For security reasons request sizes are limited by default. This is configurable in the web.config file through the httpRuntime sections maxRequestLength attribute. The value is an integer and it’s default value is 4096 (KB) and therefor is 4,153,344 bytes or 4 MB. The configured values can easily be read using the .NET configuration API: If an request is larger than this value a HttpException is thrown when the HttpRequest properties Forms, Files or InputStream are accessed. The HttpException class has a property named WebEventCode which contains a value of the WebEventCodes lookup class: RuntimeErrorPostTooLarge which is an integer with the value 3004. If you catch this exception you can handle the error in your application code and for instance return a custom error message. But… When hosted in Internet Information Services (IIS) there might be another barrier: The request filtering module. This also has a section to configure the maximal length of a request using the requestLimits section and its maxAllowedContentLength property. By default this is set to 30,000,000 (bytes) and therefore is 29.297 KB or 28.61 MB. If this limit is hit IIS will return a HTTP error 404 with sub status code 13 with the reason phrase “Content Length Too Large”. The .NET configuration API refuses to load this section. And even if accessed raw using the system.webServer sections SectionInformation property and its GetRawXml method the possible inheritance is not reflected. So values configured on server and not on site level divergent from the default cannot be found here. IIS at startup create a configuration file located at *{windows drive}\inetpub\temp\appPools\{appPoolName}\{appPoolName}.config. The IIS application pool identity (the account running our web application) of course has read access to the file. To build up the path we need to get the application pool name at runtime. There is a server variable called APP_POOL_ID that will provide the neccessary information. The following code get the local overwritten values from the web.config, the server level configured, the default value or null if request filtering is not installed: At application startup the configuration can now be validated – request filtering schould always have a bigger value when you want to handle these kind of errors in your application code – and the values of a maximal request length can be read and possibly displayed.

Using credentials based on a SecureString that is disposed

Today I was building a credential store API. One implementation against the Windows Credentials Manager (CredMan), the other one persisting information in a database. Of course the data is not persisted in clear text. I use either the MachineKey functionality or a RSA certificate based encryption.So far so good, but I want the passwords to be secure in memory to. The .NET Framework already has a Type built in for that purpose: SecureStringThe SecureString class implements the IDisposable interface and having a property in a class of that type means losing control of the destruction.The implementation will return ICredentials instances to authenticate mostly web requests or provide proxy authentication. So I created a test to figure out how the combination of NetworkCredential and SecureString behaves. All green – It’s possible to use a NetworkCredential object that is constructed with a SecureString even after the SecureString has been disposed. Looking inside the credential object using redgate's Reflector reveals that NetworkCredential internally uses the copy method to clone the SecureString. When a normal string is passed to the constructor it is wrapped into a SecureString also.Sadly the NetworkCredential class does not implement IDisposable. So the issue is carried out to the user code.Keep in mind: When using NetworkCredential to call SecurePassword.Dispose() after the credentials aren’t required any more!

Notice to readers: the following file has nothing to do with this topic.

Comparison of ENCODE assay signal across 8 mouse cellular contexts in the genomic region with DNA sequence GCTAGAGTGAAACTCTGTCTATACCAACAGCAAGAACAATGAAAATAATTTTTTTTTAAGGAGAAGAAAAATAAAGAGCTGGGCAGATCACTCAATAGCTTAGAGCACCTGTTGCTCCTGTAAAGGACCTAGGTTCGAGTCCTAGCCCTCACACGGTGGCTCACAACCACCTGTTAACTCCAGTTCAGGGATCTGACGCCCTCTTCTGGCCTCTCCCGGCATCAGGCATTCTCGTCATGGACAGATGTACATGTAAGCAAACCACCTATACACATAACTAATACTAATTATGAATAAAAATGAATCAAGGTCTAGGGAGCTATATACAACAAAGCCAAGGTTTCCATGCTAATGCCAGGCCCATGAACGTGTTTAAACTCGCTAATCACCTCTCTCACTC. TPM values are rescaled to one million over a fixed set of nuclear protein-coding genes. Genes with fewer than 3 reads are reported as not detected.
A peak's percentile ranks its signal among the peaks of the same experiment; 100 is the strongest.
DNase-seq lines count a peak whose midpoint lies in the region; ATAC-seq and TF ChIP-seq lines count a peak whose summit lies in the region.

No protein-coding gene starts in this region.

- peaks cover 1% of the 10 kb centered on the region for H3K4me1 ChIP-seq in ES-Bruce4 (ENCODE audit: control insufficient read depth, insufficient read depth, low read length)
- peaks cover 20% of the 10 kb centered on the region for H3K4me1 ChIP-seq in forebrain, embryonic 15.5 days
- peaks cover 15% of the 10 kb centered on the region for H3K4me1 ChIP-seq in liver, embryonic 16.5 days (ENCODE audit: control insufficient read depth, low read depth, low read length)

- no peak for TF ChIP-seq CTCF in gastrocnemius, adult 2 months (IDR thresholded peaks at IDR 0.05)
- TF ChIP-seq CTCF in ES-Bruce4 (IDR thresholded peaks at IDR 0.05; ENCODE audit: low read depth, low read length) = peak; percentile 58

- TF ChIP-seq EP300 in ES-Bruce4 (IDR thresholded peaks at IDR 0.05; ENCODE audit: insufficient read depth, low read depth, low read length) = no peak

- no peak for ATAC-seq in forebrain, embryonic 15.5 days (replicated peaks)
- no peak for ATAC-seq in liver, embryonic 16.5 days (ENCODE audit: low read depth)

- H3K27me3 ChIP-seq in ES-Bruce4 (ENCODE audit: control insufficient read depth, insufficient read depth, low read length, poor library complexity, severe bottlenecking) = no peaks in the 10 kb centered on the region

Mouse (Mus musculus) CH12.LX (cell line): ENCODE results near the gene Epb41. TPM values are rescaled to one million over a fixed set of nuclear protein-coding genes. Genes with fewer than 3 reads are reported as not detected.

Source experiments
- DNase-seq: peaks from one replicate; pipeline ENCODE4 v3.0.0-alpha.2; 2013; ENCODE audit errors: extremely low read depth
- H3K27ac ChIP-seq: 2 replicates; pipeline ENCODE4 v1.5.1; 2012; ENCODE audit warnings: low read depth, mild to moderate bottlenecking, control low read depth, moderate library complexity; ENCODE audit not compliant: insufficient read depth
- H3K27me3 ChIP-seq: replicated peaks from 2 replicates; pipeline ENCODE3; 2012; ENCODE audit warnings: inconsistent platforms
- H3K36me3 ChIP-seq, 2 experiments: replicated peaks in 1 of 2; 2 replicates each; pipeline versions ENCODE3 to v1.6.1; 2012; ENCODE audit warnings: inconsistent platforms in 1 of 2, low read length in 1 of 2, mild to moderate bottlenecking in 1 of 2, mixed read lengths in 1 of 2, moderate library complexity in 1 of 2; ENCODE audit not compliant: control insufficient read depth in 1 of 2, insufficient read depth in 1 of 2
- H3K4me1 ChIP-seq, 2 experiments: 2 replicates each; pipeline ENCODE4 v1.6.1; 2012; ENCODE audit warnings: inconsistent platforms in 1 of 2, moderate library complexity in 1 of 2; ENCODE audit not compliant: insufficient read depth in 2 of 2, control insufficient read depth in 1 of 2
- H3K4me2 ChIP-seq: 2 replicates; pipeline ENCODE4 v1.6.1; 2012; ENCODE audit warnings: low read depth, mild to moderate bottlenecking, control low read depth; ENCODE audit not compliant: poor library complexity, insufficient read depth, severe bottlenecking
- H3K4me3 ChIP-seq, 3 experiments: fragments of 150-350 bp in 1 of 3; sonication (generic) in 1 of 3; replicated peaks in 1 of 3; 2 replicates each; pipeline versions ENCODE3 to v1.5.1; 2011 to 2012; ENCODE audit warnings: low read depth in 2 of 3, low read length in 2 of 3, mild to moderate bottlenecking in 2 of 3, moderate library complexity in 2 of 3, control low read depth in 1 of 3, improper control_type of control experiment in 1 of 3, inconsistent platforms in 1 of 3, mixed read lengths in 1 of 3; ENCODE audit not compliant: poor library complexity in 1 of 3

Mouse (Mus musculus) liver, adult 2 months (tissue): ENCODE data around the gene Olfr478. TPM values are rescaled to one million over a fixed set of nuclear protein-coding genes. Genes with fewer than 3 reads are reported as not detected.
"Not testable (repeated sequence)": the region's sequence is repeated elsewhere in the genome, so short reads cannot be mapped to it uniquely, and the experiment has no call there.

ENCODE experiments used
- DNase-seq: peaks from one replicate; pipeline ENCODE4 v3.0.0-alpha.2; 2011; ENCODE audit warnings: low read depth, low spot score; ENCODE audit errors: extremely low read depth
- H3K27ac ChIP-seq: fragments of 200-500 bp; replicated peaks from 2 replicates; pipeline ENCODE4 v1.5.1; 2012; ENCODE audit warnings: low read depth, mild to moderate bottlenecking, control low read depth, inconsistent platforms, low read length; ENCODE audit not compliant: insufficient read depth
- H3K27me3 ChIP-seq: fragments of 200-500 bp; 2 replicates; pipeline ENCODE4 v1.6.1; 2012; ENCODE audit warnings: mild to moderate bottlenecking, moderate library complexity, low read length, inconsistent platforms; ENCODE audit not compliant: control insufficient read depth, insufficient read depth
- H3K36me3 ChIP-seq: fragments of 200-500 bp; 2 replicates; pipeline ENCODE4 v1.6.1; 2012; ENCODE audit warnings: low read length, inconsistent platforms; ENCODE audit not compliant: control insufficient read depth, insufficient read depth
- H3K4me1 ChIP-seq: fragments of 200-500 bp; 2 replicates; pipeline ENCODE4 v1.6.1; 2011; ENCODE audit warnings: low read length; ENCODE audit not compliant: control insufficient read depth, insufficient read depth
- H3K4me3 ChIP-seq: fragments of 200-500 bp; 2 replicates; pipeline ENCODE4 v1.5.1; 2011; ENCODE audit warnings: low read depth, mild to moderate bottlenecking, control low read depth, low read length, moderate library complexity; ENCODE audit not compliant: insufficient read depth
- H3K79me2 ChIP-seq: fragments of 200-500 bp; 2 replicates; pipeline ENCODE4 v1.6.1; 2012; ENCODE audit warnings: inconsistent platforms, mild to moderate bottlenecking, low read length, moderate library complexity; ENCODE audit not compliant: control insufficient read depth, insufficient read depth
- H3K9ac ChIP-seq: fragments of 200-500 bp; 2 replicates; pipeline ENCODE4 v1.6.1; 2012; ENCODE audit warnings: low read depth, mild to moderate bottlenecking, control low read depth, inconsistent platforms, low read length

Batch processing Visual Studio ProjectItems with the Nuget Package Management Powershell Console

Today I helped a customer to minify and bundle a bunch of JavaScript files. We used WebGrease triggered from MsBuild to do the job. The next thing to do is changing the BuildAction property on all non-bundled-and-minified JavaScript files so that only minified and bundled files are published. Here is my script: Hope that helps

Bye bye RFC2616, Welcome RFC 723X

The IETF has published a bunch of new RFCs to update HTTP/1.1 specs and make the 15 year old 2616 obsolete: RFC 7230: Message Syntax and Routing RFC 7231: Semantics and Content RFC 7232: Conditional Requests RFC 7233: Range Request RFC 7234: Caching RFC 7235: Authentication RFC 7236: Authentication Scheme Registrations RFC 7237: Method Registrations RFC 7238: the 308 status code RFC 7239: Forwarded HTTP extension Here I listed a few changes: Userinfo (i.e., username and password) are now disallowed in HTTP and HTTPS URIs, because of security issues related to their transmission on the wire. Header fields that span multiple lines ("line folding") are deprecated. Bogus Content-Length header fields are now required to be handled as errors by recipients. Gateways do not need to generate Via header fields anymore. The limit of two connections per server has been removed. An idempotent sequence of requests is no longer required to be retried. The requirement to retry requests under certain circumstances when the server prematurely closes the connection has been removed. Also, some extraneous requirements about when servers are allowed to close connections prematurely have been removed. The semantics of the Upgrade header field is now defined in responses other than 101 The Expect header field's extension mechanism has been removed due to widely-deployed broken implementations. The "about:blank" URI has been suggested as a value for the Referer header field when no referring URI is applicable, which distinguishes that case from others where the Referer field is not sent or has been removed. The following status codes are now cacheable (that is, they can be stored and reused by a cache without explicit freshness information present): 204, 404, 405, 414, 501. The 201 (Created) status description has been changed to allow for the possibility that more than one resource has been created. Method Registry: http://www.iana.org/assignments/http-methods/http-methods.xhtml Status Code Registry: http://www.iana.org/assignments/http-status-codes/http-status-codes.xhtml Happy reading, happy implementing!